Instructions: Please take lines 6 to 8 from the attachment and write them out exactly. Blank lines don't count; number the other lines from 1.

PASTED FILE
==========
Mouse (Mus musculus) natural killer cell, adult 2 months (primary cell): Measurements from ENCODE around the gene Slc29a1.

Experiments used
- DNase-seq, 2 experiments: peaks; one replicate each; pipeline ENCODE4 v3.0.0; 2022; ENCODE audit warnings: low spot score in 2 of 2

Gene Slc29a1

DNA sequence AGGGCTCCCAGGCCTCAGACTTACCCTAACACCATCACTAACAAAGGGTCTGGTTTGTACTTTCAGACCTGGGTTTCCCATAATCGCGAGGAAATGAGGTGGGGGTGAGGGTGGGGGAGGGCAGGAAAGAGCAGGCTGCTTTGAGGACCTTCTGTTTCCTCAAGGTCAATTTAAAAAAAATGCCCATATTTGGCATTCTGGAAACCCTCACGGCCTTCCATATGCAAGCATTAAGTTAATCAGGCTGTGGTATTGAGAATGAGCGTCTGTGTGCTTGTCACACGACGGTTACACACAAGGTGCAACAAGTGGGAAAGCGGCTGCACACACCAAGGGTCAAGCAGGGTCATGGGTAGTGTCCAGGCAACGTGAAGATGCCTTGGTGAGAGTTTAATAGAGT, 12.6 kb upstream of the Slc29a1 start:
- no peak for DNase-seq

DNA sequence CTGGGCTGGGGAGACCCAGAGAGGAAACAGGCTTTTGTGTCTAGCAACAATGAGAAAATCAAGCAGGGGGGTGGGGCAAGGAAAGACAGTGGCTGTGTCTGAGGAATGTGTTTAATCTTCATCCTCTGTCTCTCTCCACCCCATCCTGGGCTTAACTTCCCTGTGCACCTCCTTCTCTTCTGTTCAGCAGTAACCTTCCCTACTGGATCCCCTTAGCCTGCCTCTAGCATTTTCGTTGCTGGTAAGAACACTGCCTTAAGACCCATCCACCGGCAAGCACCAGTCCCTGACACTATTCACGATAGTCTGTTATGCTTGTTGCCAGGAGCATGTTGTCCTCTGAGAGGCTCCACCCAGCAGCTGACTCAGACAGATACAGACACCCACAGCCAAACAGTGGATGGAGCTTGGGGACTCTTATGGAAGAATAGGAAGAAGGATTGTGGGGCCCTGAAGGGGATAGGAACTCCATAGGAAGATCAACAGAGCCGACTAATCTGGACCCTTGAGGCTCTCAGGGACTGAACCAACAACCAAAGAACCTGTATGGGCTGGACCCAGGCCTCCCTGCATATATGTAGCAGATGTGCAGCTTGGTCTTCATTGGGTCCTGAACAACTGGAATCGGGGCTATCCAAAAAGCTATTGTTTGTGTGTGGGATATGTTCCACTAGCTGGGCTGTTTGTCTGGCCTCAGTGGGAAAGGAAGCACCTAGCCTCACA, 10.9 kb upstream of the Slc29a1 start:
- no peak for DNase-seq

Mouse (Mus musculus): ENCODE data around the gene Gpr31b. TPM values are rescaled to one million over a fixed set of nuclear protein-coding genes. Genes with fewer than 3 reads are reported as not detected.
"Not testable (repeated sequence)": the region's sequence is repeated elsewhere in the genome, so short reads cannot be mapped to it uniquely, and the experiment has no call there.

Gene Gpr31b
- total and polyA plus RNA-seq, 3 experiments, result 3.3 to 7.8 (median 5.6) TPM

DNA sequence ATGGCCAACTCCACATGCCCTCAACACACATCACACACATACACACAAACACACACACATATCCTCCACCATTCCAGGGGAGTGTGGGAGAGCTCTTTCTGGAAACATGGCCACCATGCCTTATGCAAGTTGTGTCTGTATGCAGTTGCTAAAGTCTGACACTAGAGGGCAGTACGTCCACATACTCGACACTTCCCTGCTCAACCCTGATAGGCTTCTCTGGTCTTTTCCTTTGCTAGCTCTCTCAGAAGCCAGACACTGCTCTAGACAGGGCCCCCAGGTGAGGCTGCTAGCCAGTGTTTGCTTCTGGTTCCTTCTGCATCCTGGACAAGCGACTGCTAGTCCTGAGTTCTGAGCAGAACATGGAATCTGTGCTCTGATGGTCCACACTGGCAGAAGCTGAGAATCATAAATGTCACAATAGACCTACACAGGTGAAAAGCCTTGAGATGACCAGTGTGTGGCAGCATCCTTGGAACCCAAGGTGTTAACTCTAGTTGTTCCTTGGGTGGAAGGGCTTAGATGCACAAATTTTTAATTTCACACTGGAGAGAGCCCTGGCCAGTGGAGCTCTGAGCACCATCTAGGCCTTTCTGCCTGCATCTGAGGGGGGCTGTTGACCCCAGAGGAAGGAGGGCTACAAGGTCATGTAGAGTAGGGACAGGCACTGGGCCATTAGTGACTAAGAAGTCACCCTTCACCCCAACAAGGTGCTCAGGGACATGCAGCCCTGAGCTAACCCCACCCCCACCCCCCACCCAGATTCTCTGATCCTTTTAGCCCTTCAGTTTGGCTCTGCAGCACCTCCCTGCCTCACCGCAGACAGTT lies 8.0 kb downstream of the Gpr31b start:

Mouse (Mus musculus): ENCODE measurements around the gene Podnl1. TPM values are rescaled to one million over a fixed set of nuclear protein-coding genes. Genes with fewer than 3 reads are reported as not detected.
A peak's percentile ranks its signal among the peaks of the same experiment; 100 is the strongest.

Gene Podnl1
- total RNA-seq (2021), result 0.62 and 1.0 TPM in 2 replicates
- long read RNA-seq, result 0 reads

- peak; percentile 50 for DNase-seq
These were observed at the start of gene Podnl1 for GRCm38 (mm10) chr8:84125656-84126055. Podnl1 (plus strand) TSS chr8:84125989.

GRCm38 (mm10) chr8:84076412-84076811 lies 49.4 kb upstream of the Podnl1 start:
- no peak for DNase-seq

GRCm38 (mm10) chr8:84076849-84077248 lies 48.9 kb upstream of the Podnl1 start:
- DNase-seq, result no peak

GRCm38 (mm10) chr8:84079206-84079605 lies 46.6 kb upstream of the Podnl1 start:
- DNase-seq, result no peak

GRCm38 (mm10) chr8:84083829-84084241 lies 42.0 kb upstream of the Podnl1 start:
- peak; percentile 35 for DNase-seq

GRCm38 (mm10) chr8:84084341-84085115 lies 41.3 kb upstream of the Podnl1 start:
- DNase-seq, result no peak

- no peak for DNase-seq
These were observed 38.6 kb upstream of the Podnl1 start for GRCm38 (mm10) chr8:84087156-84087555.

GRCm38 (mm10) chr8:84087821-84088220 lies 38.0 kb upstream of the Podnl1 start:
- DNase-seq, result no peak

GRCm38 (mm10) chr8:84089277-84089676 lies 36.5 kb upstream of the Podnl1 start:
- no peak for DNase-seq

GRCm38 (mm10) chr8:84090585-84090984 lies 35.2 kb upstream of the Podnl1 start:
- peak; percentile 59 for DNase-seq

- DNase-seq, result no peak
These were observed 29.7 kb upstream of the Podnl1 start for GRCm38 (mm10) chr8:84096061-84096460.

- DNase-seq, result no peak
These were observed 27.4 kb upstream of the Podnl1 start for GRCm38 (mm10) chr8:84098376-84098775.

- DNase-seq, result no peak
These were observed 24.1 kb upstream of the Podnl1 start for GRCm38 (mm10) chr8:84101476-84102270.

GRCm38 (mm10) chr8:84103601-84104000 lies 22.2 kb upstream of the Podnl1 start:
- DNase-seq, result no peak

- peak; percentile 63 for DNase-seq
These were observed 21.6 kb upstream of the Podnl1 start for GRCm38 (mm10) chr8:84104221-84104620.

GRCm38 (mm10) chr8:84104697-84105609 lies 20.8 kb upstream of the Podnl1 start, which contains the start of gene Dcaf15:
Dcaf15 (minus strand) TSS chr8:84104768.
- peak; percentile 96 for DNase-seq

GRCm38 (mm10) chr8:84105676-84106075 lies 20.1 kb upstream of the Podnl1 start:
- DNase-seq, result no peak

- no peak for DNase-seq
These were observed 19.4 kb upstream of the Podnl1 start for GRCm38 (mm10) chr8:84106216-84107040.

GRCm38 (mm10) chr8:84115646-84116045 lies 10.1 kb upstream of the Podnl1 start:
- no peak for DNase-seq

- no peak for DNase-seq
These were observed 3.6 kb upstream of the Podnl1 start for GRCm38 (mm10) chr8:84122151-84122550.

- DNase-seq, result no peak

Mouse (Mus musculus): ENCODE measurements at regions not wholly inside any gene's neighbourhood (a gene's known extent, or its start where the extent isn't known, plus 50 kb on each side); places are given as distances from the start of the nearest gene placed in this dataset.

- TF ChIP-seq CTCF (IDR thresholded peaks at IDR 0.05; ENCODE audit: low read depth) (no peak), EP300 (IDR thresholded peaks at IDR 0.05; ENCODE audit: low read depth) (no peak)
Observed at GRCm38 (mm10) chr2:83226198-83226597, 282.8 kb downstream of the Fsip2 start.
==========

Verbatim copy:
- no peak for DNase-seq

DNA sequence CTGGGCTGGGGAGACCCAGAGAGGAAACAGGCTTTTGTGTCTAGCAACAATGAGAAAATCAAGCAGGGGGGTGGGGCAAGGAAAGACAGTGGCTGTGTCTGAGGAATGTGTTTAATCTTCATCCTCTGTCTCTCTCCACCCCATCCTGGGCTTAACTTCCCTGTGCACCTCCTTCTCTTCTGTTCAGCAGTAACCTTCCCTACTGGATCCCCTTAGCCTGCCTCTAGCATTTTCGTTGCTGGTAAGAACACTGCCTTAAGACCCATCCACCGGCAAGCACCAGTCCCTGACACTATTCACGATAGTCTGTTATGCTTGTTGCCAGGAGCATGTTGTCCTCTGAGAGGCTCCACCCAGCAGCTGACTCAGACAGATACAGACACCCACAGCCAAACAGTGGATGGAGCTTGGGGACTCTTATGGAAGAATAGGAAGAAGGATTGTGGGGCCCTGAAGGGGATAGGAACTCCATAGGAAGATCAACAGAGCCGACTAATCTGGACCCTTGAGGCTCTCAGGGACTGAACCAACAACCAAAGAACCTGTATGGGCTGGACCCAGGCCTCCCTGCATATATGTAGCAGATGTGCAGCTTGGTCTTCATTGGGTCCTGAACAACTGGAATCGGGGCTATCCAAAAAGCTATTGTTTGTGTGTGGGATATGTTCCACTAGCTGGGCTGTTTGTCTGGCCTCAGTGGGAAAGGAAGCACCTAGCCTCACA, 10.9 kb upstream of the Slc29a1 start:
- no peak for DNase-seq